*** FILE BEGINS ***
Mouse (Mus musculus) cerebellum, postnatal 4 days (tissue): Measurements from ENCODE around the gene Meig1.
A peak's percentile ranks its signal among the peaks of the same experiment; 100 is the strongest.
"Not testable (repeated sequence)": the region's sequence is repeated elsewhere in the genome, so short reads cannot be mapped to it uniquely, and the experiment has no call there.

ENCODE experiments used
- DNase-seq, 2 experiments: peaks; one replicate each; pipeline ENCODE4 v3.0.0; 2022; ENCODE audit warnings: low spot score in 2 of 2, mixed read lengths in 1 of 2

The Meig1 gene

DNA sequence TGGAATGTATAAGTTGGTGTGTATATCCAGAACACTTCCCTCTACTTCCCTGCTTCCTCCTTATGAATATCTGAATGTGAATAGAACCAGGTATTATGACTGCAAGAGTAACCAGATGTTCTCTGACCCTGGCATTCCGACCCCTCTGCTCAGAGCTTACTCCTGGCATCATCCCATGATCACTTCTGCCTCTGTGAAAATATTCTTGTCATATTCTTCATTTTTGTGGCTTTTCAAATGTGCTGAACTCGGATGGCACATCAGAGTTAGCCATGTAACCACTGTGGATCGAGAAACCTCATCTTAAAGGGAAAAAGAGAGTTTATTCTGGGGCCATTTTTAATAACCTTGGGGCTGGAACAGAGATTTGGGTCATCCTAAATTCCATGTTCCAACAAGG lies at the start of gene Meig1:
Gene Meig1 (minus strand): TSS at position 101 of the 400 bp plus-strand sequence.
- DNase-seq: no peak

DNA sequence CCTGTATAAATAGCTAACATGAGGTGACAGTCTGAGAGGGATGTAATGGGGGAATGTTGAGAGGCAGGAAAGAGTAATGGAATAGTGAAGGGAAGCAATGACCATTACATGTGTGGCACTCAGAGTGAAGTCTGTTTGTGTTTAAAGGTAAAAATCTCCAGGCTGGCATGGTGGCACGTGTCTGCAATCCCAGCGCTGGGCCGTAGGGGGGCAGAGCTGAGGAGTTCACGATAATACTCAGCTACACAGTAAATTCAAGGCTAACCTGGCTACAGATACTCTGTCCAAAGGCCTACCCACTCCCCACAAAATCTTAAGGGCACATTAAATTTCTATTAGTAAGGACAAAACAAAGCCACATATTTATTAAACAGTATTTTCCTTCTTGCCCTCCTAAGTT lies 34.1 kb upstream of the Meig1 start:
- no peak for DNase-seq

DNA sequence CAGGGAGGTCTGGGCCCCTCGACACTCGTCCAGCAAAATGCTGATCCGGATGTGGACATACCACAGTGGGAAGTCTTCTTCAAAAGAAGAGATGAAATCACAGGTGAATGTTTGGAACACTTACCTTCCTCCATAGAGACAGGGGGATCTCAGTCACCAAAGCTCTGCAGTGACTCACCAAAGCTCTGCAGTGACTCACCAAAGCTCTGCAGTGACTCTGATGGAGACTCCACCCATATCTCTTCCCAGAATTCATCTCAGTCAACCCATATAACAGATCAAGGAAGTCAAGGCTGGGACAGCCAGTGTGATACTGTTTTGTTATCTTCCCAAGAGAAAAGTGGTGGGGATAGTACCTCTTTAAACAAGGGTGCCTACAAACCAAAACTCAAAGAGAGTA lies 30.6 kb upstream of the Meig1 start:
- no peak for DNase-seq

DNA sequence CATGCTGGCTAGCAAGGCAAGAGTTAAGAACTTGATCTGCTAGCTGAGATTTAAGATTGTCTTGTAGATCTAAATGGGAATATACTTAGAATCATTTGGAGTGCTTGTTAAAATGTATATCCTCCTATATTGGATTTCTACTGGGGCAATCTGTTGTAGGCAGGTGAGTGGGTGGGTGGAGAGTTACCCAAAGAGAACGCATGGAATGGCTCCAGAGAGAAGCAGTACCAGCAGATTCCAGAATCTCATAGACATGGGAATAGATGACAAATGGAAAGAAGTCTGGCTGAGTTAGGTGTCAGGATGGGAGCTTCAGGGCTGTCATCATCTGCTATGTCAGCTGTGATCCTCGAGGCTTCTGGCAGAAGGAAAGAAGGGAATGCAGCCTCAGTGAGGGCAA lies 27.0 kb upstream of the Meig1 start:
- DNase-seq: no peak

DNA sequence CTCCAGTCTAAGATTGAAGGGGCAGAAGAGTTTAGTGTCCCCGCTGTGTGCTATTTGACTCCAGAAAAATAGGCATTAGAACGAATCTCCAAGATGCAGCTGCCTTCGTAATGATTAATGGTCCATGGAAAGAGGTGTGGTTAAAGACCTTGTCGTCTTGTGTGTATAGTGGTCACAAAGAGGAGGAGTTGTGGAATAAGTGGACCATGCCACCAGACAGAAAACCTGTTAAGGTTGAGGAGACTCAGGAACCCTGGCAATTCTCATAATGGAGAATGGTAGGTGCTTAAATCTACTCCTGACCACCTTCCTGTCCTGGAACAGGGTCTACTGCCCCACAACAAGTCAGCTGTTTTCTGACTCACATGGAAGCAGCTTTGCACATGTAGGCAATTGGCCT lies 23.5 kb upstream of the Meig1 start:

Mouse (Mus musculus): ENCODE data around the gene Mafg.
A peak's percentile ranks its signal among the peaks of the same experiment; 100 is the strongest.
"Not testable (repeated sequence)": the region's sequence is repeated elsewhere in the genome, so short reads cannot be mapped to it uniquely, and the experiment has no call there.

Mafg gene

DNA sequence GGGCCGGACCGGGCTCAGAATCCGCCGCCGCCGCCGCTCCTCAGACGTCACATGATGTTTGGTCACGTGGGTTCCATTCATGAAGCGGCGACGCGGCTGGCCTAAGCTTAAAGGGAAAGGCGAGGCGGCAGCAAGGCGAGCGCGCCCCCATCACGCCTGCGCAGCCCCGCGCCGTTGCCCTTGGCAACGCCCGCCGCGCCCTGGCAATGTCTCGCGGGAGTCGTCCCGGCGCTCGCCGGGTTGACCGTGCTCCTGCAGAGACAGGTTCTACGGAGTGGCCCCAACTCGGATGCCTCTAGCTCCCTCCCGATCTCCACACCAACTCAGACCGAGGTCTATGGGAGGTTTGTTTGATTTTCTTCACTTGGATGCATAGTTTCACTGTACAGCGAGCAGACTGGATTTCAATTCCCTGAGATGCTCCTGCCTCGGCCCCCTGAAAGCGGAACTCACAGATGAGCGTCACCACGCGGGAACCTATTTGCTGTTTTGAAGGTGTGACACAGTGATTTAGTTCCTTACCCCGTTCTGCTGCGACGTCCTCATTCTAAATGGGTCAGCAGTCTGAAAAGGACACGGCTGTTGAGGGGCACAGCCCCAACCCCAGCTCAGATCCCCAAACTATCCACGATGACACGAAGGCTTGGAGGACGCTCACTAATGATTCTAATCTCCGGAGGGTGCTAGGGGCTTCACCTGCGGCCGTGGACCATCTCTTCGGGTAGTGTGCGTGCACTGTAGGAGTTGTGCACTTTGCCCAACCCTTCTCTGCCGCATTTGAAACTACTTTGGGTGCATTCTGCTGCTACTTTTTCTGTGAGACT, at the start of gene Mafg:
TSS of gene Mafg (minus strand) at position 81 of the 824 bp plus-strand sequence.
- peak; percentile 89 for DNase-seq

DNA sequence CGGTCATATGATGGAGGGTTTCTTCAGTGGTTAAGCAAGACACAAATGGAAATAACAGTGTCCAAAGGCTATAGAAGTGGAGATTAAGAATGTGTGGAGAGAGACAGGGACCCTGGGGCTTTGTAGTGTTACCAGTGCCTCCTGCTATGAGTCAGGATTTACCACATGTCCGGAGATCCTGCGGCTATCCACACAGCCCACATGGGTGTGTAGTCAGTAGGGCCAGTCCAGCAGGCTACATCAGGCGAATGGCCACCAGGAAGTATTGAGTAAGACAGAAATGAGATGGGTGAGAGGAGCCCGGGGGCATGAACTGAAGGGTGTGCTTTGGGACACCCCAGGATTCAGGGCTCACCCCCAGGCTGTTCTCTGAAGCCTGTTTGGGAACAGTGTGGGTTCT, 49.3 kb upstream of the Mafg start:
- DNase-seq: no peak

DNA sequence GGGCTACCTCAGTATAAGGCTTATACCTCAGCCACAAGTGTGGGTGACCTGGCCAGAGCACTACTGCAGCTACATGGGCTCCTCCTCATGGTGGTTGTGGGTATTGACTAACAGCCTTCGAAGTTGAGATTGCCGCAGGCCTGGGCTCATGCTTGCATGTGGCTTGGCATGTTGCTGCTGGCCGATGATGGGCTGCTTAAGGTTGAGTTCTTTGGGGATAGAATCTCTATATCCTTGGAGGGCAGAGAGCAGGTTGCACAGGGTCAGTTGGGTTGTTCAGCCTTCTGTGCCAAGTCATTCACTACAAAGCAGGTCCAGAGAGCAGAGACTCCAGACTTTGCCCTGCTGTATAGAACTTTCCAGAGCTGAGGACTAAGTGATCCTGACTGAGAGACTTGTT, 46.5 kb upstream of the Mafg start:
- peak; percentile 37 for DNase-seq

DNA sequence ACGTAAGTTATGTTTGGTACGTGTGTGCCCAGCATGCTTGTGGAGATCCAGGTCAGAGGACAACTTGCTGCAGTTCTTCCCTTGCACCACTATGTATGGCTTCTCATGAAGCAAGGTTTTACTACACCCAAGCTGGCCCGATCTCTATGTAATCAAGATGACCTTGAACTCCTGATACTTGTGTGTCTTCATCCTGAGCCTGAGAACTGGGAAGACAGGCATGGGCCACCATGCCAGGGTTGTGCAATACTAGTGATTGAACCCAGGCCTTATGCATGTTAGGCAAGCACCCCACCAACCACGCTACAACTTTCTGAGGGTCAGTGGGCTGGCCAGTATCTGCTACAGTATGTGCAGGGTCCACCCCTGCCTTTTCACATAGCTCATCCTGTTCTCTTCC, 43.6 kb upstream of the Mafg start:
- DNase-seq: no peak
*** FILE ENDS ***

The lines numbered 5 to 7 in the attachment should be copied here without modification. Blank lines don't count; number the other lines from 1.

- DNase-seq, 2 experiments: peaks; one replicate each; pipeline ENCODE4 v3.0.0; 2022; ENCODE audit warnings: low spot score in 2 of 2, mixed read lengths in 1 of 2

The Meig1 gene

DNA sequence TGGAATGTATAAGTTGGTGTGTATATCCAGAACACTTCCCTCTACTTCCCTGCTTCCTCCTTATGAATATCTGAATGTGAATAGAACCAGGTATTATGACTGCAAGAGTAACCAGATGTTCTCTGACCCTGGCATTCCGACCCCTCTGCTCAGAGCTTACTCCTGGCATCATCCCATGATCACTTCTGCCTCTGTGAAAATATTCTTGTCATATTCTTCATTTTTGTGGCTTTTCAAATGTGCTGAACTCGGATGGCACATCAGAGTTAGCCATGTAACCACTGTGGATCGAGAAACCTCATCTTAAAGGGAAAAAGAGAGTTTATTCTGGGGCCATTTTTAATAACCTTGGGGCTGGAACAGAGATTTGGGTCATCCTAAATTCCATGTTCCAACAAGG lies at the start of gene Meig1: